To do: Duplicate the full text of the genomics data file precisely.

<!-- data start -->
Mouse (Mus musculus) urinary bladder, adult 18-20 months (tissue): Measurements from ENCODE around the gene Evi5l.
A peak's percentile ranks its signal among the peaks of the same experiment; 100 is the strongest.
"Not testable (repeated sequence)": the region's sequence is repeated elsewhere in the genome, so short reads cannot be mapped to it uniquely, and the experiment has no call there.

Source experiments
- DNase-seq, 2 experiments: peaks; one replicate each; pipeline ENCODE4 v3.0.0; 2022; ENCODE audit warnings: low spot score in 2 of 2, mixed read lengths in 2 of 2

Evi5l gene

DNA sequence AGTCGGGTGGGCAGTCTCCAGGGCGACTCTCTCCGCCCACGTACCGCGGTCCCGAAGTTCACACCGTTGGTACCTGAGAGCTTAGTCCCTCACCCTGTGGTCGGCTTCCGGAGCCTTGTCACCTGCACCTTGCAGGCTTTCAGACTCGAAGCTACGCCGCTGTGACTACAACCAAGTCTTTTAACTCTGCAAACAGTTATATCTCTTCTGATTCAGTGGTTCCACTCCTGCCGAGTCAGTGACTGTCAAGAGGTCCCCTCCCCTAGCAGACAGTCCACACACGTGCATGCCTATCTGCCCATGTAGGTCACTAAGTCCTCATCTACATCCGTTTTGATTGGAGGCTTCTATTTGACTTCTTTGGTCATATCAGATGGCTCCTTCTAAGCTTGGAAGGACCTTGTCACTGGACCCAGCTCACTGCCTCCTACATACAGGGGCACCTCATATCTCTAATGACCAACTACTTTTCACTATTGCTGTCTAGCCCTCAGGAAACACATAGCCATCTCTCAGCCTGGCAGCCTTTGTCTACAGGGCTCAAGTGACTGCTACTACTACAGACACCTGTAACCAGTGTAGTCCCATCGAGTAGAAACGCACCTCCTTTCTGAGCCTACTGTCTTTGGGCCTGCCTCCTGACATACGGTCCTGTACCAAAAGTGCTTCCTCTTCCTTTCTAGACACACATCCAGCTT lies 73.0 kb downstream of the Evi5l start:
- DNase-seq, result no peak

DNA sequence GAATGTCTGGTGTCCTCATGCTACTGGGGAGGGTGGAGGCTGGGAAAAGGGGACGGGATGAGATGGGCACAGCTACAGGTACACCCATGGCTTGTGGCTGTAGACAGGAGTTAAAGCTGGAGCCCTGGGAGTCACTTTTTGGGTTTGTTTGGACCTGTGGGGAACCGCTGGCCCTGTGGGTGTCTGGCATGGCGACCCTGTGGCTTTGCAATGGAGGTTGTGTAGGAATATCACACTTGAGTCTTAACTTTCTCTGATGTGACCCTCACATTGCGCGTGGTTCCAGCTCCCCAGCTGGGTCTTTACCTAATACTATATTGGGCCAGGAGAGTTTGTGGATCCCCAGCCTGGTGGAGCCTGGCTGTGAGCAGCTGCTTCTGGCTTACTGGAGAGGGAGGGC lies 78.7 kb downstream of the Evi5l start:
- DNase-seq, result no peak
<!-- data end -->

Mouse (Mus musculus) urinary bladder, adult 18-20 months (tissue): Measurements from ENCODE around the gene Evi5l.
A peak's percentile ranks its signal among the peaks of the same experiment; 100 is the strongest.
"Not testable (repeated sequence)": the region's sequence is repeated elsewhere in the genome, so short reads cannot be mapped to it uniquely, and the experiment has no call there.

Source experiments
- DNase-seq, 2 experiments: peaks; one replicate each; pipeline ENCODE4 v3.0.0; 2022; ENCODE audit warnings: low spot score in 2 of 2, mixed read lengths in 2 of 2

Evi5l gene

DNA sequence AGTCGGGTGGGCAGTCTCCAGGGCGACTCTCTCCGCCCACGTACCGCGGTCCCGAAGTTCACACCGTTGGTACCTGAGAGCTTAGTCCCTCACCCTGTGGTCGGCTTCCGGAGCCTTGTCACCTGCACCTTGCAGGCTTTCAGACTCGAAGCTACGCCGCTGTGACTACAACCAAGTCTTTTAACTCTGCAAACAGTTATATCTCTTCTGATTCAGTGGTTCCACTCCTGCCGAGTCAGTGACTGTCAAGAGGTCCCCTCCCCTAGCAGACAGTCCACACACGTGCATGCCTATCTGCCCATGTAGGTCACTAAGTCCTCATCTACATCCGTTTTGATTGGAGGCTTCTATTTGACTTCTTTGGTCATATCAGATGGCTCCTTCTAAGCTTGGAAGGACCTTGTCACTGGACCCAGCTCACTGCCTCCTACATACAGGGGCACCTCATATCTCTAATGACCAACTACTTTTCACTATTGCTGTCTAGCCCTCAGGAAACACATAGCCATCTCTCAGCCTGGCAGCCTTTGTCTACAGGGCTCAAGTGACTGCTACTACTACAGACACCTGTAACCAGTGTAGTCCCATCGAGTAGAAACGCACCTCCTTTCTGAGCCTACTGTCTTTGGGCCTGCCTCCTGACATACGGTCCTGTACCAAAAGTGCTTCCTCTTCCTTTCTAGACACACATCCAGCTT lies 73.0 kb downstream of the Evi5l start:
- DNase-seq, result no peak

DNA sequence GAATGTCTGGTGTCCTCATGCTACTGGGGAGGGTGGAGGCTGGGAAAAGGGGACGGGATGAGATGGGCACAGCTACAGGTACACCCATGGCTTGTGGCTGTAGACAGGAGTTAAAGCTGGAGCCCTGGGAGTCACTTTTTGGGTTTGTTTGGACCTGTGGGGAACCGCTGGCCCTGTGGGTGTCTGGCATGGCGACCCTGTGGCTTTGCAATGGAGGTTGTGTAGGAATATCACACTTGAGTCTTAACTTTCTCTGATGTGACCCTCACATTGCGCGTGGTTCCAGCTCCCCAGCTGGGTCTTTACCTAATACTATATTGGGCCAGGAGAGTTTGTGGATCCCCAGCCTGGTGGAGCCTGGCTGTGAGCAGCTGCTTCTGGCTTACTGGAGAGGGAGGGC lies 78.7 kb downstream of the Evi5l start:
- DNase-seq, result no peak